Storage space isn’t necessarily talking about space on your site, but rather, space to store your files on the backend. (Things like HTML files, email, images, and scripts.) Essentially, storage is the filing cabinet for the site. You’ll want to be aware of available storage space before signing up for a hosting service, because once the filing cabinet is full, that’s it.
If you don't care about having your own domain and don't want to do a lot of behind-the-scenes tweaking, you should really consider one of these online website builders, as they let you create surprisingly attractive yet functional sites hosted under their domains. Furthermore, these services can be incredibly cheap: Some offer free plans, though that generally means you'll have branding on your site for the website builder's company. You can often pay to get your own domain, and that generally removes the branding as well. But if you need some control over your domain and need a little bit more functionality, web hosting is the way to go.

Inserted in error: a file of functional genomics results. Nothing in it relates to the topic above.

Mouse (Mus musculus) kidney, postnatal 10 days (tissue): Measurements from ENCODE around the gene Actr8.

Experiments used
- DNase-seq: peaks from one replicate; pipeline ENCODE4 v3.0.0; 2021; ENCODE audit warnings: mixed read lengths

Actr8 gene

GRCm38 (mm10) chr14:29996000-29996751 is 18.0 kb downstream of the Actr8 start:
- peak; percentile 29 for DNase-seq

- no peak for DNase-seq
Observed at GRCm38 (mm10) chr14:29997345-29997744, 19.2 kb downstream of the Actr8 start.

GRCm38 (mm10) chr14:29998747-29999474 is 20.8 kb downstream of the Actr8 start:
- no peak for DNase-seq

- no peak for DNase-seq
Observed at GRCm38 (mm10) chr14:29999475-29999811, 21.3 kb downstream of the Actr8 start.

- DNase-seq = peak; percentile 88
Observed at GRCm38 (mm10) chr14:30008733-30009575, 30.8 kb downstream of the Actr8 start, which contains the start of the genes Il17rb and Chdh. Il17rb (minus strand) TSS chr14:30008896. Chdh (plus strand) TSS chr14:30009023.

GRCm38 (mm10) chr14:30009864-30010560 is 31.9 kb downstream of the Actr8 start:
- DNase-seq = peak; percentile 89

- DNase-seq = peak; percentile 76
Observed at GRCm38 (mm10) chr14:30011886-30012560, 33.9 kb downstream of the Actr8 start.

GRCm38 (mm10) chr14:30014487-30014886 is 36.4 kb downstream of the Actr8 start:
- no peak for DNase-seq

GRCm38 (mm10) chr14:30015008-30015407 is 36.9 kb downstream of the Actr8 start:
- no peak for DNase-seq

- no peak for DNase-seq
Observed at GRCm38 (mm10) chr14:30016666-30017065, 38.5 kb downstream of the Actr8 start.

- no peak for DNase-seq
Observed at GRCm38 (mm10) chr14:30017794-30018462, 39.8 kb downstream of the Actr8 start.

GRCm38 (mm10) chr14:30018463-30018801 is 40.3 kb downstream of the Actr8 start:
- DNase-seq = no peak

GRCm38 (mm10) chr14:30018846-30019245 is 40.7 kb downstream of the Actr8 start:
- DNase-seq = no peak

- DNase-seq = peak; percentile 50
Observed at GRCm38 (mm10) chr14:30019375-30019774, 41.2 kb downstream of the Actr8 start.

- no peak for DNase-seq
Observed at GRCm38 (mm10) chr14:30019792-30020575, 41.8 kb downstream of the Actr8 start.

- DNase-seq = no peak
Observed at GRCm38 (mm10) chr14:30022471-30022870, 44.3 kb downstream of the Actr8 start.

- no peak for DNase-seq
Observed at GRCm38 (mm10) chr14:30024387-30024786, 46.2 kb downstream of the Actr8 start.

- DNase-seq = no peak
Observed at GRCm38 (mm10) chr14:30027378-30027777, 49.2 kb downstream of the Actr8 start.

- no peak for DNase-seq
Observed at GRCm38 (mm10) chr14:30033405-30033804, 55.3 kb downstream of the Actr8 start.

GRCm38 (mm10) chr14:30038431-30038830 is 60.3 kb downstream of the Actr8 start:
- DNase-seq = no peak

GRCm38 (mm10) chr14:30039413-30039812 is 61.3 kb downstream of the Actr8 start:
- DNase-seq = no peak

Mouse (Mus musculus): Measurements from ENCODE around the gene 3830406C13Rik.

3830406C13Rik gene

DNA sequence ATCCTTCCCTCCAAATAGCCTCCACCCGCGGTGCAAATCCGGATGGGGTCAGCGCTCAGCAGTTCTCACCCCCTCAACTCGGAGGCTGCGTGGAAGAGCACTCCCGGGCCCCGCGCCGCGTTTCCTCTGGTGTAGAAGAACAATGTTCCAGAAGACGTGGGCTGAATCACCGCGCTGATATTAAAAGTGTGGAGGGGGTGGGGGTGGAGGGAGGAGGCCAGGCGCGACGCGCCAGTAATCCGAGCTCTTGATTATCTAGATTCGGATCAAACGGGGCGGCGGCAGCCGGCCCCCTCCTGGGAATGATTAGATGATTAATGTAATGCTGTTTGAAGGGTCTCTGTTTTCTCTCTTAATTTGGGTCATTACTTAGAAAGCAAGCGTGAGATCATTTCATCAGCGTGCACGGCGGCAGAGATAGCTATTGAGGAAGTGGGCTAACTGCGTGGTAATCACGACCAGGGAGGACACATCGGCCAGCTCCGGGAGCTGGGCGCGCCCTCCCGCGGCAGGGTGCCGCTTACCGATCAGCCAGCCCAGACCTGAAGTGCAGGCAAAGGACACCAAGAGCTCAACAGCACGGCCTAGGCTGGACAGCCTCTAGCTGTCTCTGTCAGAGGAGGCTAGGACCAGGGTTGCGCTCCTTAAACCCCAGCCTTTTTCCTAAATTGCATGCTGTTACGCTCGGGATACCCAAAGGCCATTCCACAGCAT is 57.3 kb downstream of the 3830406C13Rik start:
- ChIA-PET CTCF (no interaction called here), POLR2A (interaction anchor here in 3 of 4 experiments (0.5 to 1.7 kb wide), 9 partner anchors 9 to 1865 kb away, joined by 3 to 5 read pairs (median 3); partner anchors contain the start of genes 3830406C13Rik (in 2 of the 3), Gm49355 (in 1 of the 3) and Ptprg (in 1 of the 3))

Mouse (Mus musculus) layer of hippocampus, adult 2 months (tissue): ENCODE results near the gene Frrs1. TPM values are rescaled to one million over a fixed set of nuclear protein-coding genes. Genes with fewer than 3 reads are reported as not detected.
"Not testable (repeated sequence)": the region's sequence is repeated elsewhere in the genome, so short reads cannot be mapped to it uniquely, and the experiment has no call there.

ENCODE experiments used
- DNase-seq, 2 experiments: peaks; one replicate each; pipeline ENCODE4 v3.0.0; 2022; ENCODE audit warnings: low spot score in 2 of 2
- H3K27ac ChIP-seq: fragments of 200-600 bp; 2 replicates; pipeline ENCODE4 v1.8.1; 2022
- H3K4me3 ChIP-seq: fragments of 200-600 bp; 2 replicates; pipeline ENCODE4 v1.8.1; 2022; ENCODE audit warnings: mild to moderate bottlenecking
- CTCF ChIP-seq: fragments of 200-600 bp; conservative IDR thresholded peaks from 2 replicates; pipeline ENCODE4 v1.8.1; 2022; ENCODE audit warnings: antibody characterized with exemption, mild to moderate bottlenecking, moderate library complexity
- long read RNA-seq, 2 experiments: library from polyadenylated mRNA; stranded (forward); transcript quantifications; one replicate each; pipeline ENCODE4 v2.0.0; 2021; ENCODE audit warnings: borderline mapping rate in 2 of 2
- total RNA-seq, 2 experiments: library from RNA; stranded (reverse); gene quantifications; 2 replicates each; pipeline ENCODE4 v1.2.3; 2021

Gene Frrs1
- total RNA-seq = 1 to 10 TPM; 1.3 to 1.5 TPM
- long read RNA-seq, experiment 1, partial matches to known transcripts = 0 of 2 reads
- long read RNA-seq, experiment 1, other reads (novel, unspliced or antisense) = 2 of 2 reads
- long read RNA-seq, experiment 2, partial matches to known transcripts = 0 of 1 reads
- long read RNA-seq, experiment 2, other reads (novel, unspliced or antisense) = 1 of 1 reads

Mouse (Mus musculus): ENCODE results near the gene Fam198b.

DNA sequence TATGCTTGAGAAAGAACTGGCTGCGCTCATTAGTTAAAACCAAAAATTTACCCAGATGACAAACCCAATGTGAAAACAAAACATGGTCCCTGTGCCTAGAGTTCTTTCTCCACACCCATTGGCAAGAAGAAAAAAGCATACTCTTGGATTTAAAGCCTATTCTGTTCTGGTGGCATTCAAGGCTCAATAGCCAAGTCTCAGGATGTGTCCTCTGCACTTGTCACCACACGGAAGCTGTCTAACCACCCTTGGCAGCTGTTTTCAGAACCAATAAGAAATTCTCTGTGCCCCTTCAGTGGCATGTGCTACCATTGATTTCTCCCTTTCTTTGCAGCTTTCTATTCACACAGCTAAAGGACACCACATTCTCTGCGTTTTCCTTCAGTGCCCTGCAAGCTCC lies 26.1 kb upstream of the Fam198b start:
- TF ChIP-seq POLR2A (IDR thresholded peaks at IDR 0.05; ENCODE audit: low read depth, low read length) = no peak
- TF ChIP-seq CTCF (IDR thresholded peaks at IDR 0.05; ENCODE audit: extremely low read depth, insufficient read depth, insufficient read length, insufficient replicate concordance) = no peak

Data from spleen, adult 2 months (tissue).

If you own a business, your company needs a website. If it doesn't have one, it should. Naturally, online businesses by definition require websites for marketing and selling products or services by definition. In the internet age, however, even local brick-and-mortar business need to at the very least be discoverable via the web (and they probably ought to be selling online, too). Word of mouth only gets you so far in this internet-centric age. These days, people discover new businesses—even local business—via Bing, Google, and Yahoo, search engines that make it incredibly simple to find companies' products, operational hours, and prices. If your business doesn't appear in the search results, especially on the first page, it'll be difficult for potential clients and customers to find you. In other words, no website, no money. You do not want that. Of course, web hosting isn't just for businesses. You may want to host a personal website for many reasons. Either way, the services here have you covered.